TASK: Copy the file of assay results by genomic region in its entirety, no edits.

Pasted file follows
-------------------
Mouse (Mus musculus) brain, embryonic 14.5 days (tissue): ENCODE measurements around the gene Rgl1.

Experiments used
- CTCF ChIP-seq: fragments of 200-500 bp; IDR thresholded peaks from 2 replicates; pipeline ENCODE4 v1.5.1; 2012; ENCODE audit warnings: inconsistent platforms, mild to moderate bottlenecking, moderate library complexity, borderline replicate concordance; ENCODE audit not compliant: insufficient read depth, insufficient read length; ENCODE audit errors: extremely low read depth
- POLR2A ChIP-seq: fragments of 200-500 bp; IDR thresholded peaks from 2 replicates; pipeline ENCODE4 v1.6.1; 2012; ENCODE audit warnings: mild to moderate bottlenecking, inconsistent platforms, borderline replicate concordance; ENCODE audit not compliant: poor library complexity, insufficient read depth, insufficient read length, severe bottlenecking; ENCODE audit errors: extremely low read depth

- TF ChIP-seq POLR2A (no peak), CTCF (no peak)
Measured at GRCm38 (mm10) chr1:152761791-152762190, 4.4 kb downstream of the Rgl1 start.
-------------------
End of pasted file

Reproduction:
Mouse (Mus musculus) brain, embryonic 14.5 days (tissue): ENCODE measurements around the gene Rgl1.

Experiments used
- CTCF ChIP-seq: fragments of 200-500 bp; IDR thresholded peaks from 2 replicates; pipeline ENCODE4 v1.5.1; 2012; ENCODE audit warnings: inconsistent platforms, mild to moderate bottlenecking, moderate library complexity, borderline replicate concordance; ENCODE audit not compliant: insufficient read depth, insufficient read length; ENCODE audit errors: extremely low read depth
- POLR2A ChIP-seq: fragments of 200-500 bp; IDR thresholded peaks from 2 replicates; pipeline ENCODE4 v1.6.1; 2012; ENCODE audit warnings: mild to moderate bottlenecking, inconsistent platforms, borderline replicate concordance; ENCODE audit not compliant: poor library complexity, insufficient read depth, insufficient read length, severe bottlenecking; ENCODE audit errors: extremely low read depth

- TF ChIP-seq POLR2A (no peak), CTCF (no peak)
Measured at GRCm38 (mm10) chr1:152761791-152762190, 4.4 kb downstream of the Rgl1 start.